- 1 bay leaf
- 1/2 teaspoon ground sage
- salt and pepper
- 12 ounces Swiss cheese, grated
- 4 ounces parmesan cheese, grated
- 1/2 raw yellow onion
- 2 -3 tablespoons cognac
- 8 slices French bread (about 1 inch thick)
- 4 tablespoons butter or olive oil for drizzling
Place heavy bottom stock pot or Dutch oven over medium-low heat
Add 1 Tbs cooking oil, 2 Tbs butter to pot
Add sliced onions and stir until they are evenly coated with the oil
Cover and cook for about 20 minutes until they are very tender and translucent
Brown or caramelize the onions; turn heat under pot to medium or medium high heat
Add 1/2 tsp sugar and 1 tsp salt and continue to cook uncovered, stirring frequently until the onions have browned and reduced significantly. 30 minutes
Once caramelized, reduce heat to medium-low and add 3 Tbs flour to the onions
Brown the flour for about 2-3 minutes trying not to scorch it. (If the flour does not form a thick paste, you can add a bit more butter here)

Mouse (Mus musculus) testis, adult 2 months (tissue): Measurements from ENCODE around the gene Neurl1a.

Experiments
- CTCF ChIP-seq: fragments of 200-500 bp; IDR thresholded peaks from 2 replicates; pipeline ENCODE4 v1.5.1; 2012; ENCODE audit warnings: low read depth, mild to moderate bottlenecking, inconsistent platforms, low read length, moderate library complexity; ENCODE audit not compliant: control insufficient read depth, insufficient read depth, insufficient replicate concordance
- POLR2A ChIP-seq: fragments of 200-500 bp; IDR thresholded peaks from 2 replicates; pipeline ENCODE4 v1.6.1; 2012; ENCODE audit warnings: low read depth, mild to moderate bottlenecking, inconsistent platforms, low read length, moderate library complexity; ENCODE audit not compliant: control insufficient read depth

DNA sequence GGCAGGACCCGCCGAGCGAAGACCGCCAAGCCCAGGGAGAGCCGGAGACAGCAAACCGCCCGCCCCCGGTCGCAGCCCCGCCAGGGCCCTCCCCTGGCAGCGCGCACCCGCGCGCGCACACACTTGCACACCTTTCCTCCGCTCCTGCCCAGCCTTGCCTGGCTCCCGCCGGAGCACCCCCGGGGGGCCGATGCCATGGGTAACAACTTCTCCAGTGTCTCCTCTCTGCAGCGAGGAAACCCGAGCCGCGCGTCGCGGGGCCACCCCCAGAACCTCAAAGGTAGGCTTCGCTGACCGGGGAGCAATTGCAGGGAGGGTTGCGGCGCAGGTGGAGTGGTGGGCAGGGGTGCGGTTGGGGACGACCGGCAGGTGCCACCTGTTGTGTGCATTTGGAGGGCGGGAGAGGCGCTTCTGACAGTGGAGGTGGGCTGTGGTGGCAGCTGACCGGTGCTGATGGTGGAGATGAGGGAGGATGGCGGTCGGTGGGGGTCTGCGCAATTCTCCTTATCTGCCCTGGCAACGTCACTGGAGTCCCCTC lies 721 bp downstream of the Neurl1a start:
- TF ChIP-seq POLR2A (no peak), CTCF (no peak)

Stir in about 1 cup of warm stock, scraping the bottom of the pan to get up all of the cooked-on bits
Add the rest of the stock, wine, sage, and bay leaf to the soup
Simmer for 30 minutes
To make the "croutes" (toasted bread):
Pre-heat oven to 325 F
Drizzle each side of the bread slices with a bit of olive oil and place on baking sheet
Cook the croutes for 15 minutes in oven on each side (30 minutes total) until golden brown
Check the soup for seasoning and add salt and pepper, if needed
Remove the bay leaf (if you can find it)
Pre-heat oven 350 F
Transfer to individual bowls or a casserole dish
Add the 2-3 Tbs cognac and grate the 1/2 raw onion into the soup
Add a few ounces of the Swiss cheese directly into the soup and stir
Place the toasted bread in a single layer on top of the soup
Sprinkle the rest of the cheese in a thick layer on top of the bread making sure to cover the edges of the toast to prevent burning
Drizzle with a little oil or melted butter
Place in oven for about 30 minutes
Turn on broiler and brown cheese well or use a torch
Serve with a nice salad and a glass of wine of your choosing